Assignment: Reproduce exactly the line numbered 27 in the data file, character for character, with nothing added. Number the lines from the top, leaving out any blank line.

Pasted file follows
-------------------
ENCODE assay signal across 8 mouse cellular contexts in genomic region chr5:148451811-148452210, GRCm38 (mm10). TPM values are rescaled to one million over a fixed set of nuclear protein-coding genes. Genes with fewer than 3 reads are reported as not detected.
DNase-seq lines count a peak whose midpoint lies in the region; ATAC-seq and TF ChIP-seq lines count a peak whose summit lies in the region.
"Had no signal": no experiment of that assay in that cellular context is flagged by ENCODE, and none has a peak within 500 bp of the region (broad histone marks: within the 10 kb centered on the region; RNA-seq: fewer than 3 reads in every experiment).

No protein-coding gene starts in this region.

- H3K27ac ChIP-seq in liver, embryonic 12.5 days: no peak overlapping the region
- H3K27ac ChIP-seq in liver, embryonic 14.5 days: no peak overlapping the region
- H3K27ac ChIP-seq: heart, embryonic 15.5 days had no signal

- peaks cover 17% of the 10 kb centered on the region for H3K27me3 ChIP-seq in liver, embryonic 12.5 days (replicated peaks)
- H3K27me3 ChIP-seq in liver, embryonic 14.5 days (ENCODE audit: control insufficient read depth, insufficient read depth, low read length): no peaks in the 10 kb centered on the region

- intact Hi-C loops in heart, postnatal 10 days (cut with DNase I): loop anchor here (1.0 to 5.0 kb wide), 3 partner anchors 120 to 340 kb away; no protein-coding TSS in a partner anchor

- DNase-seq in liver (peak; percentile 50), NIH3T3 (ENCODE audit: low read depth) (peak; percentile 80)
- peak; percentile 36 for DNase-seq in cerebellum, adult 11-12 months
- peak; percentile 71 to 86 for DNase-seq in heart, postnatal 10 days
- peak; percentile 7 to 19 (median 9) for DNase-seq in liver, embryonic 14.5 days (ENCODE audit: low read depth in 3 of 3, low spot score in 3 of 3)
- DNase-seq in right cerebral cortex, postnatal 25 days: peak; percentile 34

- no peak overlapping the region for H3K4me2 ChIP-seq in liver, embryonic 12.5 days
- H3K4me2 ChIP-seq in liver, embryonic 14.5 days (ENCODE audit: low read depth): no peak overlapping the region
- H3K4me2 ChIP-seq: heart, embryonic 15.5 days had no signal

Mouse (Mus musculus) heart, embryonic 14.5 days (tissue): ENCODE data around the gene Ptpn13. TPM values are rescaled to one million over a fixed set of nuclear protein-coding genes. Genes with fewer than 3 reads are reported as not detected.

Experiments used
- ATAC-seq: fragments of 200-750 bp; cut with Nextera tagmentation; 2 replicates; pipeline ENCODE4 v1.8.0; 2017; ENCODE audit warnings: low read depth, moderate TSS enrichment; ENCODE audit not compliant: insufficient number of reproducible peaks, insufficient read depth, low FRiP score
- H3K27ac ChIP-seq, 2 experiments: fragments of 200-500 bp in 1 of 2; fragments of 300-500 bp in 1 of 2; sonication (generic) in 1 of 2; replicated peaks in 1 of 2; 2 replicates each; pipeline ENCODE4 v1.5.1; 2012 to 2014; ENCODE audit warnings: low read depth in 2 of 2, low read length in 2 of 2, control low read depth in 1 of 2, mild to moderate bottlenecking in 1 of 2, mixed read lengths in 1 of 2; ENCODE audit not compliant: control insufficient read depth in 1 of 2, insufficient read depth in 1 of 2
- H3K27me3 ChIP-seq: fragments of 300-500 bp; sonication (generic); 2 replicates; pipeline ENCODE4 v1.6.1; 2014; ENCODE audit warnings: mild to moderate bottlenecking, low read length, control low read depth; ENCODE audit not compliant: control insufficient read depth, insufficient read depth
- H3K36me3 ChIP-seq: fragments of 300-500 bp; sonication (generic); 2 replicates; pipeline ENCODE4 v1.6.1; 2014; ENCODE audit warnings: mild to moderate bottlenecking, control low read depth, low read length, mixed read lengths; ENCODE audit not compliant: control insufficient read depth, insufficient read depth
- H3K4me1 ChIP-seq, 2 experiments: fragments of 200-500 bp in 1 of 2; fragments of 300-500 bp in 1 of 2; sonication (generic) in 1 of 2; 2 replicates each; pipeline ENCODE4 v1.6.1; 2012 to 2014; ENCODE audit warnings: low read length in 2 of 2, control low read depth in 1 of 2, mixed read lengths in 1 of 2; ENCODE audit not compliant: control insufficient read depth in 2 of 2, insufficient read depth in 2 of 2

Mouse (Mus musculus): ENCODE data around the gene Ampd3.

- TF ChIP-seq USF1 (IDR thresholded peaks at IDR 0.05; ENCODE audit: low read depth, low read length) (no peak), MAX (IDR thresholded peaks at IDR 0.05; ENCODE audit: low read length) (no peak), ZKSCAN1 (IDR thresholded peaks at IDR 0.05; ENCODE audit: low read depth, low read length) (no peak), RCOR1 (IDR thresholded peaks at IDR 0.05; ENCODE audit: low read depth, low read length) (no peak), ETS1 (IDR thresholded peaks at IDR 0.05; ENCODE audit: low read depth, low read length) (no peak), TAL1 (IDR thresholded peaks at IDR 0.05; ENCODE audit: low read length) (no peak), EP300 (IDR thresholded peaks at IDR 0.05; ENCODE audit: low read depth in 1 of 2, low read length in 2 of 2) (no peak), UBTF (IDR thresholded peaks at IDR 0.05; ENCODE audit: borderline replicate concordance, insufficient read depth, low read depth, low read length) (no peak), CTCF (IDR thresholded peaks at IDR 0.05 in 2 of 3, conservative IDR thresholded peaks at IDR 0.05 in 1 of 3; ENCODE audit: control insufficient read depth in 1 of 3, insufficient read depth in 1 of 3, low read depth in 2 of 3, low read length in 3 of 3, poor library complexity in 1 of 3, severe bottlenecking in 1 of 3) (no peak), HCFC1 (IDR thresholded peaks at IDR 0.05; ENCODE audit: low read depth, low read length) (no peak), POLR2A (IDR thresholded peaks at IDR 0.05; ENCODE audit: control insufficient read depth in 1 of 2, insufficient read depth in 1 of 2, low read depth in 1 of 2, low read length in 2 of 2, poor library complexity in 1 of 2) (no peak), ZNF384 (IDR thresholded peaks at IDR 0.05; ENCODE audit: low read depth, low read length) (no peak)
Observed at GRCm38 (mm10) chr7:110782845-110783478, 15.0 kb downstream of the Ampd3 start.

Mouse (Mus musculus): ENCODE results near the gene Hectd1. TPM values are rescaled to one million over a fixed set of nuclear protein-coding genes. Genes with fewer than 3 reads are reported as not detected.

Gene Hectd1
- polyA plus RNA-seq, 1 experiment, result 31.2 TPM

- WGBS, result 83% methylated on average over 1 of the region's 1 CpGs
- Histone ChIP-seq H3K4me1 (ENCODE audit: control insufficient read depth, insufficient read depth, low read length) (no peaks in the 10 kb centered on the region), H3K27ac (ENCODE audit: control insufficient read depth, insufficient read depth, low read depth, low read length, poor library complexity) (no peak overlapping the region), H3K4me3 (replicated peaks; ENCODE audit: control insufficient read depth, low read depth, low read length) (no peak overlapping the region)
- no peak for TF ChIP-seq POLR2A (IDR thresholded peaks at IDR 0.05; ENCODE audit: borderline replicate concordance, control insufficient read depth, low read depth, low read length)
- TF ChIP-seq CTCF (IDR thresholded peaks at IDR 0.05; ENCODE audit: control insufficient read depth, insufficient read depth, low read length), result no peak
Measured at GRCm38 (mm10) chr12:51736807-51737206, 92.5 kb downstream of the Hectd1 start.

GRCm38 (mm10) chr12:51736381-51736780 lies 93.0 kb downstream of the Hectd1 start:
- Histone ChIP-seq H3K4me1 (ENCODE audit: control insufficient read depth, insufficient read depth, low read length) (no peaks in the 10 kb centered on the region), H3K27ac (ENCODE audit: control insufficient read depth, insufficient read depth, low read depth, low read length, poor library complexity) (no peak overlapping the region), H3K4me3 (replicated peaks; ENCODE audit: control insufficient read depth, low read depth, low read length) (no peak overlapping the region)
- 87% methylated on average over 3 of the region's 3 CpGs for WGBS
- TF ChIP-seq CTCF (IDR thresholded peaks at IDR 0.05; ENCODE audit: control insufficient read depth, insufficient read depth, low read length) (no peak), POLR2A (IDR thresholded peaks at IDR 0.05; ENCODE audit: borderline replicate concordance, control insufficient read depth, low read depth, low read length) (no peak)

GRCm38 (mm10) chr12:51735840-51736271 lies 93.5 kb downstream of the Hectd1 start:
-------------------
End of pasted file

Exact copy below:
- TF ChIP-seq USF1 (IDR thresholded peaks at IDR 0.05; ENCODE audit: low read depth, low read length) (no peak), MAX (IDR thresholded peaks at IDR 0.05; ENCODE audit: low read length) (no peak), ZKSCAN1 (IDR thresholded peaks at IDR 0.05; ENCODE audit: low read depth, low read length) (no peak), RCOR1 (IDR thresholded peaks at IDR 0.05; ENCODE audit: low read depth, low read length) (no peak), ETS1 (IDR thresholded peaks at IDR 0.05; ENCODE audit: low read depth, low read length) (no peak), TAL1 (IDR thresholded peaks at IDR 0.05; ENCODE audit: low read length) (no peak), EP300 (IDR thresholded peaks at IDR 0.05; ENCODE audit: low read depth in 1 of 2, low read length in 2 of 2) (no peak), UBTF (IDR thresholded peaks at IDR 0.05; ENCODE audit: borderline replicate concordance, insufficient read depth, low read depth, low read length) (no peak), CTCF (IDR thresholded peaks at IDR 0.05 in 2 of 3, conservative IDR thresholded peaks at IDR 0.05 in 1 of 3; ENCODE audit: control insufficient read depth in 1 of 3, insufficient read depth in 1 of 3, low read depth in 2 of 3, low read length in 3 of 3, poor library complexity in 1 of 3, severe bottlenecking in 1 of 3) (no peak), HCFC1 (IDR thresholded peaks at IDR 0.05; ENCODE audit: low read depth, low read length) (no peak), POLR2A (IDR thresholded peaks at IDR 0.05; ENCODE audit: control insufficient read depth in 1 of 2, insufficient read depth in 1 of 2, low read depth in 1 of 2, low read length in 2 of 2, poor library complexity in 1 of 2) (no peak), ZNF384 (IDR thresholded peaks at IDR 0.05; ENCODE audit: low read depth, low read length) (no peak)